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Greek hold 'em

From Wikipedia, the free encyclopedia

Greek hold 'em
Alternative namesTight hold 'em
TypeCommunity card poker
Players2-10
Skills requiredProbability, psychology
Cards52
DeckFrench
PlayClockwise
Card rank (highest first)A K Q J 10 9 8 7 6 5 4 3 2
Random chanceLow to Medium

Greek hold 'em (originally known as tight hold 'em) is a community card poker game variant of Texas hold 'em which transitioned into the evolution of Omaha hold 'em.[1][2] Greek hold 'em combines the rules of Texas hold 'em and current day Omaha hold 'em. In professional poker player Doyle Brunson's book, Super/System, this version of poker was referred to as tight hold 'em.[3][4]

Rules

Greek hold 'em follows the same rules as Omaha, except that each player is only dealt two cards, same as in Texas hold 'em. In Greek hold 'em each player must use both hole cards along with 3 of the total available community cards to make the strongest five card hand, unlike Texas hold 'em where each player may play the best five card poker hand from any combination of the seven cards available to them.[4]

History

Greek hold 'em is called a transitional game between Texas and Omaha hold 'em. The game was commonly played during the 1960s in Memphis at the Greek club. Another variant was Spit in the Ocean, both are considered early variations of Omaha. In the late 1970s, Robert Turner introduced Greek hold 'em to Bill Boyd manager of the Golden Nugget at the time. By 1982, the two decided on four hole cards instead of two.[2]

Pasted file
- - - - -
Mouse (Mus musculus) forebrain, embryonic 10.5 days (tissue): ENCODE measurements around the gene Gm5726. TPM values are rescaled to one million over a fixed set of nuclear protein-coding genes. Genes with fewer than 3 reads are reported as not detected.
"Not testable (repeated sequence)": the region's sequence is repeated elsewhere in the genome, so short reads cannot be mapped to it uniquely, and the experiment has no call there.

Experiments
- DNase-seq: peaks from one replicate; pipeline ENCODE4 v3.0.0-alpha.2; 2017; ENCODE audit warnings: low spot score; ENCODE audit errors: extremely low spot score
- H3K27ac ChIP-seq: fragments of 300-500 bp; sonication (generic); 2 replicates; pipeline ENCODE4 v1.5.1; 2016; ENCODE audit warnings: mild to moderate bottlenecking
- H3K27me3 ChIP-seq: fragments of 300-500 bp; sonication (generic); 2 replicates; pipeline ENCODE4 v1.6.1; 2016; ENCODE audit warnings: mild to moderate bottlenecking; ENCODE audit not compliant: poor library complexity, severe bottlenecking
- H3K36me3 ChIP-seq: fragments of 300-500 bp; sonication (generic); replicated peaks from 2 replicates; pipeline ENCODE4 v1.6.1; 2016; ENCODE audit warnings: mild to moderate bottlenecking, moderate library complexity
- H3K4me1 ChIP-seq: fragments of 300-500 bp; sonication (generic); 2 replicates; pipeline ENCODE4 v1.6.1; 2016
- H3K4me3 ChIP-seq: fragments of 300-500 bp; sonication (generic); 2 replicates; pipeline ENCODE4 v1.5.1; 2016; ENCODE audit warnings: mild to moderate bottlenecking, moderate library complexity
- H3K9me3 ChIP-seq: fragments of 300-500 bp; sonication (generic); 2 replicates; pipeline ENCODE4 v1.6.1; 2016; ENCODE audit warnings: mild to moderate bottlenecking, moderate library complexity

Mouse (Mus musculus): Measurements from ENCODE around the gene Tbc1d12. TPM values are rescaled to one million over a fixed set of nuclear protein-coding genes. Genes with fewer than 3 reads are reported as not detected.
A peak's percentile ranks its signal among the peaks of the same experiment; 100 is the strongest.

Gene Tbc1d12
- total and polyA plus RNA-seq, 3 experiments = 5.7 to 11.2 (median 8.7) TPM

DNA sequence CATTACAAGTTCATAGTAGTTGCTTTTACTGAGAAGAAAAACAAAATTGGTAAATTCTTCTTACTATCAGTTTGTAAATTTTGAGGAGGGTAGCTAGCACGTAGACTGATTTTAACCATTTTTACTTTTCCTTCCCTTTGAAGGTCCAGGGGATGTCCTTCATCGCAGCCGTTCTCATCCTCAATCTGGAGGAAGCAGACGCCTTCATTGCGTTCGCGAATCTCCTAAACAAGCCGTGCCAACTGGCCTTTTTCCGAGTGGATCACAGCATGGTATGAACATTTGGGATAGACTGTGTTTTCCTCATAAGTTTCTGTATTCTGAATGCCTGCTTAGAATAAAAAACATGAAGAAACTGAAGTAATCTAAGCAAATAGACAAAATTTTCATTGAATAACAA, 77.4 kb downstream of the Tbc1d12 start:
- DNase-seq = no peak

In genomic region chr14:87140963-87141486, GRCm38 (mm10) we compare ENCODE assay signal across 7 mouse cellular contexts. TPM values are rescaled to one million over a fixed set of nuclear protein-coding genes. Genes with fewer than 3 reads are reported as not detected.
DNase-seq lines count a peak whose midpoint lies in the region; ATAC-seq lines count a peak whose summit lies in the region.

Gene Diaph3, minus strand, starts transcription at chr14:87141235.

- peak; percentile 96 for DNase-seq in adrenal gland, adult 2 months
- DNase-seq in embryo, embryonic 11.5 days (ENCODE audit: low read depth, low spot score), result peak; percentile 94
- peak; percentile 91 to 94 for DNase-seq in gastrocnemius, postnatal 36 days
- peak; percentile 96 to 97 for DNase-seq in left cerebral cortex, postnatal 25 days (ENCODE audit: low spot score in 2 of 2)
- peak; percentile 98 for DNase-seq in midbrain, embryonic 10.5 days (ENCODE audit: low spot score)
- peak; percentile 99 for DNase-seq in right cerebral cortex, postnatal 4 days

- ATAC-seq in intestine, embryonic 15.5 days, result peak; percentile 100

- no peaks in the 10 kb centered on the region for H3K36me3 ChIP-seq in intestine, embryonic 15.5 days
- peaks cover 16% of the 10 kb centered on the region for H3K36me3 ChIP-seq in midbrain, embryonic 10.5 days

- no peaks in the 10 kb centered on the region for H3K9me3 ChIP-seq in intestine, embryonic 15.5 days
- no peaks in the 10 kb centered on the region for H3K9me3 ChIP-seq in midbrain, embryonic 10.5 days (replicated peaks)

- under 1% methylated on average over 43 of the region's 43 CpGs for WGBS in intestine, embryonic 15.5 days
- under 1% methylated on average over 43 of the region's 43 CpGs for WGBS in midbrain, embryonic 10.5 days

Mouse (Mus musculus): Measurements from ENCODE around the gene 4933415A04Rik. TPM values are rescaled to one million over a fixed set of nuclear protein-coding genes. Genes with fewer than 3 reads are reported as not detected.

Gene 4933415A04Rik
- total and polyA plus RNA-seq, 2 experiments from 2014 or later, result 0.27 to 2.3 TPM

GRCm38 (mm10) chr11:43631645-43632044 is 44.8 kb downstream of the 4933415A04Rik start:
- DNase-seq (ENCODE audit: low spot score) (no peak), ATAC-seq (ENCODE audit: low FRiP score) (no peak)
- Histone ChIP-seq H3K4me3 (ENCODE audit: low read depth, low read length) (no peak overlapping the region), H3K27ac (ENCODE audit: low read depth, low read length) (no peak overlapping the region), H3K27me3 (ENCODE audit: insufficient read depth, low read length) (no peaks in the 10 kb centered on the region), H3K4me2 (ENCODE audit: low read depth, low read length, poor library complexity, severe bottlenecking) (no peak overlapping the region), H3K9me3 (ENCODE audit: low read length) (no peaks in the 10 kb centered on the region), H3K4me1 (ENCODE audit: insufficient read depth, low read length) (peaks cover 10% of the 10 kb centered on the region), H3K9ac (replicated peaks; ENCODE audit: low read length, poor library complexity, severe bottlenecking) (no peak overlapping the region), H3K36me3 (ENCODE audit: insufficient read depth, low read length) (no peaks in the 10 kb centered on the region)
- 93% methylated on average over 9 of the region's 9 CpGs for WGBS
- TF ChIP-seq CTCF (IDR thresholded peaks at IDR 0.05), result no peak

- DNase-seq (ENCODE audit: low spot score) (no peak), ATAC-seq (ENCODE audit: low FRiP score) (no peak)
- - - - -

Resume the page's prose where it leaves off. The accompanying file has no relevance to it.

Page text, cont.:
See also

Notes

  1. ^ Jones, Adam (May 20, 2015). "Omaha Poker Rules & Strategy". PokerVIP. Retrieved August 28, 2017.
  2. ^ a b Turner, Robert (November 4, 2014). "The origins of Omaha Hi/Lo poker". Gaming Today. Retrieved August 28, 2017.
  3. ^ Doyle Brunson's Super System. Cardoza Publishing. ISBN 978-1-58042-475-2.
  4. ^ a b Dario De Toffoli (January 23, 2013). Superpoker. Sperling & kupfer. pp. 11–. ISBN 978-88-7339-769-4.
This page was last edited on 12 July 2020, at 10:56
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